The Student News Site of Tarrant County College

The Collegian

The Student News Site of Tarrant County College

The Collegian

The Student News Site of Tarrant County College

The Collegian

Creating artificial stress does not measure one’s success

By Georgia Phillips/photo editor

Are you too busy to read this?

You should be, and you should let people know in a proud, exasperated tone. You should also proudly share the amount of sleep you didn’t get last night. In fact, start a friendly competition with your classmate on who’s the busiest, and maybe the winner will receive a badge of honor in the mail because they’re probably too busy to attend the ceremony.

But really, what’s the point in cutting off hours from sleep if we can’t even function correctly at school and our jobs?

Walking into kickboxing class, a classmate started bragging about how she only got three hours of sleep the night before. I felt guilty sharing that I had a good seven hours. Why did I feel guilty? I make sleep, family and friends a priority while working three jobs, volunteering at my church, and attending school full time. I simply make time for the moments I’m going to regret missing one day.

We’ve all come across at least one student or old friend this year, asked them how they were doing, and heard “Busy!” “Crazy busy” or “Oh, just too busy to do anything!” Usually, that answer comes across as a boast disguised as a complaint. And usually our response is a “Oh, wow! Congratulations,” or a “At least, it’s not the opposite.”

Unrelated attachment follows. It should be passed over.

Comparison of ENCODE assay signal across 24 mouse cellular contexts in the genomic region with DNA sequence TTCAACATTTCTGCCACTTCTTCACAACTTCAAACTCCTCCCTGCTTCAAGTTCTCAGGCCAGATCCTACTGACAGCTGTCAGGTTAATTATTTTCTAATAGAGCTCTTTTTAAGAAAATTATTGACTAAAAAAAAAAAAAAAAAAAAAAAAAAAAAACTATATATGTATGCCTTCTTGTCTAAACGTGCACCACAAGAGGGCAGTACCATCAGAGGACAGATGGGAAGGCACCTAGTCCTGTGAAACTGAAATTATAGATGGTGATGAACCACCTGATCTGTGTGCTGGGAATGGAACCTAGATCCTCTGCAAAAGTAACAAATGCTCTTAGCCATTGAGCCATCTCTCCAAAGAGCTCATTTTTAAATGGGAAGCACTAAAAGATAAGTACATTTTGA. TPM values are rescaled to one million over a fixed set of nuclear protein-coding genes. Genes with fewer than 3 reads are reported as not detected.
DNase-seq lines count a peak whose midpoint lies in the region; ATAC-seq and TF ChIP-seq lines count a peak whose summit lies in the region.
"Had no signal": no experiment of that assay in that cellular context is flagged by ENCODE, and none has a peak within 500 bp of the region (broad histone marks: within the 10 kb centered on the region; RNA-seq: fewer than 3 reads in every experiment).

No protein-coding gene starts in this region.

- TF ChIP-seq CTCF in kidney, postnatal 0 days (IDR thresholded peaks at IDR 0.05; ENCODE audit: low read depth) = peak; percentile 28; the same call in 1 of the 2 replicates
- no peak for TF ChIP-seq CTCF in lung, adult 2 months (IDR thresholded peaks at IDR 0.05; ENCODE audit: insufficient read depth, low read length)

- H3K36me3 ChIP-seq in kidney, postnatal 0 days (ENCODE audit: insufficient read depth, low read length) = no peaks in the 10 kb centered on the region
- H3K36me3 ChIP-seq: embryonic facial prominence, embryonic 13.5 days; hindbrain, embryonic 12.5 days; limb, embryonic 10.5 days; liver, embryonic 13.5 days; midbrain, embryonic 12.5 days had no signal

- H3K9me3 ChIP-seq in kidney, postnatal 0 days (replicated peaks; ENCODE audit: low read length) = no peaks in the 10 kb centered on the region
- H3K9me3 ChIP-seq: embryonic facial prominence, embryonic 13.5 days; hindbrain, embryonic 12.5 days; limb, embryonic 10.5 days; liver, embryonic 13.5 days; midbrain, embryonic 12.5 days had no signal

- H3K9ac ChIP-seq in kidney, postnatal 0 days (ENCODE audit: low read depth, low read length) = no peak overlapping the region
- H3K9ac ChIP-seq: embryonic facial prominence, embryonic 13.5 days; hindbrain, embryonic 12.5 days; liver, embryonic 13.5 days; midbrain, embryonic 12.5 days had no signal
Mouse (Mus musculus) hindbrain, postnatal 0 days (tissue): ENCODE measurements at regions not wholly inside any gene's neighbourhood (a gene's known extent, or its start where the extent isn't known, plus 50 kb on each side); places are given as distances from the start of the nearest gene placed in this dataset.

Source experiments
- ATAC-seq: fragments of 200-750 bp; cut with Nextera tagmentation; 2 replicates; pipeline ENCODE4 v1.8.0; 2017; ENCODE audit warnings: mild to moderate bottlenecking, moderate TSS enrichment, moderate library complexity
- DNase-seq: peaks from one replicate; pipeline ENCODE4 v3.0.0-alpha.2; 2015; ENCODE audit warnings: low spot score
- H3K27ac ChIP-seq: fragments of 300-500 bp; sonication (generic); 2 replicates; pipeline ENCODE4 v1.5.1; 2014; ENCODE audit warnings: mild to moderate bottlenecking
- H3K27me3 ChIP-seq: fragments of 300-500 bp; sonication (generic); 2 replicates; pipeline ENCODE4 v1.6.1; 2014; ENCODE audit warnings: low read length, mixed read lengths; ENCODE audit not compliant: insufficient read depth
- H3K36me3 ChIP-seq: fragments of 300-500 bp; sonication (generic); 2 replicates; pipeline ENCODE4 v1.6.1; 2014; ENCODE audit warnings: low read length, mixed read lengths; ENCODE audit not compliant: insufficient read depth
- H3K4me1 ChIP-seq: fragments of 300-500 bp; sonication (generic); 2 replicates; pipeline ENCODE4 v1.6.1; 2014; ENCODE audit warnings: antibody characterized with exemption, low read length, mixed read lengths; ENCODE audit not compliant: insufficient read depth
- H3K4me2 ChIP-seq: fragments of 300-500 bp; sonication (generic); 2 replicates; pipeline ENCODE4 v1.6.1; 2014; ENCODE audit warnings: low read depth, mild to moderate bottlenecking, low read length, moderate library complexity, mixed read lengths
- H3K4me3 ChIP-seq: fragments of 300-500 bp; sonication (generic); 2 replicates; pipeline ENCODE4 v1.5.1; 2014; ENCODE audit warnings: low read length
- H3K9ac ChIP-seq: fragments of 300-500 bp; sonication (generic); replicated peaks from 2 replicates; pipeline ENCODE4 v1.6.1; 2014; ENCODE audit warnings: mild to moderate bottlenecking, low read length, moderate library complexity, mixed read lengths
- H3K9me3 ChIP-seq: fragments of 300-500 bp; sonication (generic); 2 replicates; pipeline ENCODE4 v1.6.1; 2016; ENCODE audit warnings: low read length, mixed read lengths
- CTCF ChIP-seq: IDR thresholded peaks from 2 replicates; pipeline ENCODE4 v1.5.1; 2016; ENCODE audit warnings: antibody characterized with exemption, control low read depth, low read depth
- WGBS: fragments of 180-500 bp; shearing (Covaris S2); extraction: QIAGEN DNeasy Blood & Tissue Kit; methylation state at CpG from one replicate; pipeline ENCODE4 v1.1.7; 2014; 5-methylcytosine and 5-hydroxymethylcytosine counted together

The level of busyness is something we can control, yet we complain about it and stress ourselves. And if we’re not stressed, we’re lazy. And if we take time for ourselves, we’re weak.

The only time we might take a break from work and school is if we’re forced to. I recently spoke with a friend of mine who admitted to sneaking away from his dad’s birthday celebration to go to his desk and finish editing a video. He shared with me that if he didn’t stay busy, he didn’t have anything to be proud of. Yet, here he was missing out on a huge milestone because he felt the obligation to stay busy.

Perhaps, he didn’t want to see his father ring in another year closer to death and had to metaphorically close his eyes and say, “It’s not real. It’s not real.”

Maybe that’s the attraction of busyness. If we never take a moment to stop, we don’t have to face the hard truth in the real world. Hopefully, we can turn into people who step off the hamster wheel long enough to savor everyday moments. Not just birthdays, but moments that we’ll really miss once it’s gone.

And in each, there is hopefully a realization that their time on Earth is limited. Maybe we aren’t as busy as we think we are. Without time to reflect, our drive to show status can mean we create busyness even when it doesn’t exist.

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